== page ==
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How to Buy Property in Kenya

Most of us dream of having a property that we can call our own. While this is exciting, it can be daunting especially if you are unsure about the process. Nonetheless, you’ll be pleased to know that the process is straightforward, and this blog seeks to provide insight into the purchasing process to help you make informed decisions.

 

Before diving into the details of purchasing property in Kenya, it's important to note that working with a reputable real estate agent and experienced legal professionals is essential to assist you navigate the process. From finding the perfect property to understanding the legal requirements, having the right partner by your side is crucial.

 

The sales process typically takes 90 days from the date of signing the sales agreement up to completion. The following is the process:

 

1.       Identify a property: The process begins with a buyer identifying a property they are interested in based on their needs, preferences, research and budget.

 

2.       Formal intent of interest: Once the buyer has found a suitable property, they can make a formal intent of interest which stipulates their offer price, terms of payment and the advocate’s details. This intent is, however, subject to the contract.

 

3.       Letters of Offer: When the seller accepts the offer, the agent handling the sales process prepares a Letter of Offer (LOO) to reaffirm the important details agreed upon the transaction. It is, however, not legally binding and may vary. In certain circumstances it may stipulate that the buyer should at least deposit 10% of the buying price as downpayment. In other cases, it may stipulate that both parties open an escrow account where the advocates from the two parties oversee the purchase funds until the sale’s completion. It is signed between 7 - 14 days.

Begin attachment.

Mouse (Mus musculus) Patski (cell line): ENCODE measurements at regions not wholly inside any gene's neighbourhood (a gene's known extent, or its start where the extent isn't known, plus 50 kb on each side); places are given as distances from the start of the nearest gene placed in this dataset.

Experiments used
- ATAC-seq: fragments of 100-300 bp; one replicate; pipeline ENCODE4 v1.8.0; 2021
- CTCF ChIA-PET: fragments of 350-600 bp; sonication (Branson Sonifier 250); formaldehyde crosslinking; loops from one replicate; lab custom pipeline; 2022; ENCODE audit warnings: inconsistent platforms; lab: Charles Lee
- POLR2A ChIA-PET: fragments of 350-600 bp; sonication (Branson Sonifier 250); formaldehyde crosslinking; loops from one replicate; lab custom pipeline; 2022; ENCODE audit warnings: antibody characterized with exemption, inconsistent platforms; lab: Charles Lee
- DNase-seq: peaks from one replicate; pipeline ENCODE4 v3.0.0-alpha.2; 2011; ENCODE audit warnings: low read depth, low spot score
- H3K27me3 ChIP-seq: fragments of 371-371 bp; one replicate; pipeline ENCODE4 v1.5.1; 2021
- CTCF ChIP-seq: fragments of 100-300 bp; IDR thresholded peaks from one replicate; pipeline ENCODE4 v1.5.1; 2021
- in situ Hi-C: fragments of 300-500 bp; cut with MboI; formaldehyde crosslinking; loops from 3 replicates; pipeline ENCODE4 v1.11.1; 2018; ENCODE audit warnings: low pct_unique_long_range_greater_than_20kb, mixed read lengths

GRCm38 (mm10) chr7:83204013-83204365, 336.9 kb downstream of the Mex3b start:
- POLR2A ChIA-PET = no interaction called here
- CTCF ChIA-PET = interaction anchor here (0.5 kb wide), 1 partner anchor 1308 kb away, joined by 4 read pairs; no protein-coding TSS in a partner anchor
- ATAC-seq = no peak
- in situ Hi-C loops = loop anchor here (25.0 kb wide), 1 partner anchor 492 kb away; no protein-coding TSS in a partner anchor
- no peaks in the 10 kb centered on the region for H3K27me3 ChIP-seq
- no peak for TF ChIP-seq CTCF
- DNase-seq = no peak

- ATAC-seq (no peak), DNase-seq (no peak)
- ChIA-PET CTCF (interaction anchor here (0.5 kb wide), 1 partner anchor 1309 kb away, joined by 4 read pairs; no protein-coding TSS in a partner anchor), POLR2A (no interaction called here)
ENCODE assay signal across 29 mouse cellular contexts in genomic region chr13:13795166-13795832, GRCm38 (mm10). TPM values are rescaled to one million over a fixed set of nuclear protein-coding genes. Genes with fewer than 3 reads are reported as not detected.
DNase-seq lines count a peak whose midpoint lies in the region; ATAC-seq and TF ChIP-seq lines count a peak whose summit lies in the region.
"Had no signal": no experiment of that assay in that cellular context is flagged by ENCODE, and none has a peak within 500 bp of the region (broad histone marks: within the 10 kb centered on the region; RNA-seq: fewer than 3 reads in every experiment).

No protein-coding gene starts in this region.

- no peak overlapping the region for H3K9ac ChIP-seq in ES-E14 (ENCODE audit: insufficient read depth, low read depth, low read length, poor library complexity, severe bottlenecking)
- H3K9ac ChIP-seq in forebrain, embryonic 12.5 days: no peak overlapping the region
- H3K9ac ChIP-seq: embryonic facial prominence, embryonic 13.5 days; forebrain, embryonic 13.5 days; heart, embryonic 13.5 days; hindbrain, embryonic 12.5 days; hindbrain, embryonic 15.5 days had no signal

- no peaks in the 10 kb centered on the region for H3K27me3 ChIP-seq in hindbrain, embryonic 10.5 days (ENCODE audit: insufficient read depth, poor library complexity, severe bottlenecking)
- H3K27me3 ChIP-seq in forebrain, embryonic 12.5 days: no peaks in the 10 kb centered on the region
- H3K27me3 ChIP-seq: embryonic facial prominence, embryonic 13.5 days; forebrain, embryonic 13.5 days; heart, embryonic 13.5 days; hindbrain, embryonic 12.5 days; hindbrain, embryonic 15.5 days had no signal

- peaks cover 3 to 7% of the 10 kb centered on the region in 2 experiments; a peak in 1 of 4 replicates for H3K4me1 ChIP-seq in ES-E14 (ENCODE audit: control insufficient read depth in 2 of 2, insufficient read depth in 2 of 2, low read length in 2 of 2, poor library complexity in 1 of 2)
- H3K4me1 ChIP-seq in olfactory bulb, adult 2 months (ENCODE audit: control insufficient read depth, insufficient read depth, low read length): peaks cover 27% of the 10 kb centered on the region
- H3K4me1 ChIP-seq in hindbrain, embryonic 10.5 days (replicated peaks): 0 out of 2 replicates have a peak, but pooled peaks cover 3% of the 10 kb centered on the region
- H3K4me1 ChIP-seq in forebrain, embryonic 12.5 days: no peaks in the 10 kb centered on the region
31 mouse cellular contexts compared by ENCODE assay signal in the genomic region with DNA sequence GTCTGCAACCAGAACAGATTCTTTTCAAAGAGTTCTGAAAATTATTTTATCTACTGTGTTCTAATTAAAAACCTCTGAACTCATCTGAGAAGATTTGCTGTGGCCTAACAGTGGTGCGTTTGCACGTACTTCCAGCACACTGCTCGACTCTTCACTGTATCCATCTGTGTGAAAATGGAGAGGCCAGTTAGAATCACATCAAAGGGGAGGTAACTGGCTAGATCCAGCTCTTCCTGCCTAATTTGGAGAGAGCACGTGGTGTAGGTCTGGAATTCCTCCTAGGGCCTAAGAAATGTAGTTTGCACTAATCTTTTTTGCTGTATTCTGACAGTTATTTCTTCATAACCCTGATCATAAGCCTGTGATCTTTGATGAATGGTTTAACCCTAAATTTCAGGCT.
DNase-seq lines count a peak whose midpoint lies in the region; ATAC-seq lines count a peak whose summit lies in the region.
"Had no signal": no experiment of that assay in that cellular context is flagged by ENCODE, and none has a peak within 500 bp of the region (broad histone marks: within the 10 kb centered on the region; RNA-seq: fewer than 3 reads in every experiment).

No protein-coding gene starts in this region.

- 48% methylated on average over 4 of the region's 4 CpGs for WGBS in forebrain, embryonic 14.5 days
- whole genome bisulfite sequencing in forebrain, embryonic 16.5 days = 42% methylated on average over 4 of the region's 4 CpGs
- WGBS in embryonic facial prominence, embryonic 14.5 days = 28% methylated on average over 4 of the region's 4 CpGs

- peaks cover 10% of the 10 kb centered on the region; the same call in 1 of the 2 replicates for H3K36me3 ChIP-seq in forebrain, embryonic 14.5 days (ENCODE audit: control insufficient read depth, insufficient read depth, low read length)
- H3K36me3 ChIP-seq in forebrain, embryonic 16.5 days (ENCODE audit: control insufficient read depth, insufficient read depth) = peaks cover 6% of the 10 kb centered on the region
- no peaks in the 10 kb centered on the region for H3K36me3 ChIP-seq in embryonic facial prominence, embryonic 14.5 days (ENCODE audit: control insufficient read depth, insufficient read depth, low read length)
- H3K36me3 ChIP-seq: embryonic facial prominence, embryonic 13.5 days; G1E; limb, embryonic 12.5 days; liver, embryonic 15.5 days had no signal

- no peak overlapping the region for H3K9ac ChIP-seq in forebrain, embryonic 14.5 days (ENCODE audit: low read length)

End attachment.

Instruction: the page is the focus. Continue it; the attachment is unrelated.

4.       Due diligence is subject to contract: After the signing of the Letter of Offer (LOO), buyers must verify ownership and documentation of the title of the property from the seller. They can conduct this through searches at the Land Registry, Company Registry, Probate Registry, Court Records and Survey Department which is a physical investigation of the property. The buyer can also consult a licensed surveyor to verify if the land size and boundaries of the property coincide with those indicated in the deed plan.

 

At the same time every buyer must be aware that all the registered land is subject to certain overriding interests. These include spousal rights over matrimonial property, trusts, right of way, right of water, etc. The seller must share with the buyer important documents including the seller’s personal identification documents (ID/Passport copies) and PIN certificates. If it’s a company purchase, the certificate of incorporation and PIN Certificate would form part of the identification documents.

 

5.       Sales Agreement: Depending on whether the property is off-plan or a completed property the transaction process varies. For ready-to-occupy properties, the transaction is completed once the deposit has been paid within a specific timeframe of 90 days from the date of signing the sale agreement. For off-plan properties, the buyer must pay a deposit followed by equal installments until the project is completed.